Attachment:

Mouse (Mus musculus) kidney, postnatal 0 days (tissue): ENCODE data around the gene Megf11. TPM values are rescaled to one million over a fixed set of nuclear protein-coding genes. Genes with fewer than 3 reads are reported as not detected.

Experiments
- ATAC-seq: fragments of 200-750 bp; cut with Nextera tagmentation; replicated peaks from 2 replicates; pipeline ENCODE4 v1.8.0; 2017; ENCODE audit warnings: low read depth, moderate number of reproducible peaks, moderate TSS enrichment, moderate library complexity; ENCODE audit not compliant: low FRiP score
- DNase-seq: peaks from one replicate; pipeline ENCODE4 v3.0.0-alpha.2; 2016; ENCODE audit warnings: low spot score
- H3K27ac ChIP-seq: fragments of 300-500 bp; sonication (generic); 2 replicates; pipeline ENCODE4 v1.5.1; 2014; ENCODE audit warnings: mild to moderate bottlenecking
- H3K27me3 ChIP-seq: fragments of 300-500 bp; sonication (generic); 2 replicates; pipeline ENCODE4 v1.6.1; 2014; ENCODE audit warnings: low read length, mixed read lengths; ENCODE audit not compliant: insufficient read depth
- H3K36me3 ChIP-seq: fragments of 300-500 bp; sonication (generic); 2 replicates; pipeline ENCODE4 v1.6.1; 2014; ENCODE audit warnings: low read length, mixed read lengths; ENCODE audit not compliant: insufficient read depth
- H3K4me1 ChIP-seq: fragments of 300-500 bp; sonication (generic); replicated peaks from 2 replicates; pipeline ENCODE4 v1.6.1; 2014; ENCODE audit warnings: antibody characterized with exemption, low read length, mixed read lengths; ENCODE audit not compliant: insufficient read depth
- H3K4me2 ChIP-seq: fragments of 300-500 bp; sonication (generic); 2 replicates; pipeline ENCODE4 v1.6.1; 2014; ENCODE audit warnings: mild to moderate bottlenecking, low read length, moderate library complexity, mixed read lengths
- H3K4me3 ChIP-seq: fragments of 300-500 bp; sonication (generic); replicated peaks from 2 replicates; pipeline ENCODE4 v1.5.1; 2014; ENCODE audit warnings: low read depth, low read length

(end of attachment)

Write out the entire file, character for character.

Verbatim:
Mouse (Mus musculus) kidney, postnatal 0 days (tissue): ENCODE data around the gene Megf11. TPM values are rescaled to one million over a fixed set of nuclear protein-coding genes. Genes with fewer than 3 reads are reported as not detected.

Experiments
- ATAC-seq: fragments of 200-750 bp; cut with Nextera tagmentation; replicated peaks from 2 replicates; pipeline ENCODE4 v1.8.0; 2017; ENCODE audit warnings: low read depth, moderate number of reproducible peaks, moderate TSS enrichment, moderate library complexity; ENCODE audit not compliant: low FRiP score
- DNase-seq: peaks from one replicate; pipeline ENCODE4 v3.0.0-alpha.2; 2016; ENCODE audit warnings: low spot score
- H3K27ac ChIP-seq: fragments of 300-500 bp; sonication (generic); 2 replicates; pipeline ENCODE4 v1.5.1; 2014; ENCODE audit warnings: mild to moderate bottlenecking
- H3K27me3 ChIP-seq: fragments of 300-500 bp; sonication (generic); 2 replicates; pipeline ENCODE4 v1.6.1; 2014; ENCODE audit warnings: low read length, mixed read lengths; ENCODE audit not compliant: insufficient read depth
- H3K36me3 ChIP-seq: fragments of 300-500 bp; sonication (generic); 2 replicates; pipeline ENCODE4 v1.6.1; 2014; ENCODE audit warnings: low read length, mixed read lengths; ENCODE audit not compliant: insufficient read depth
- H3K4me1 ChIP-seq: fragments of 300-500 bp; sonication (generic); replicated peaks from 2 replicates; pipeline ENCODE4 v1.6.1; 2014; ENCODE audit warnings: antibody characterized with exemption, low read length, mixed read lengths; ENCODE audit not compliant: insufficient read depth
- H3K4me2 ChIP-seq: fragments of 300-500 bp; sonication (generic); 2 replicates; pipeline ENCODE4 v1.6.1; 2014; ENCODE audit warnings: mild to moderate bottlenecking, low read length, moderate library complexity, mixed read lengths
- H3K4me3 ChIP-seq: fragments of 300-500 bp; sonication (generic); replicated peaks from 2 replicates; pipeline ENCODE4 v1.5.1; 2014; ENCODE audit warnings: low read depth, low read length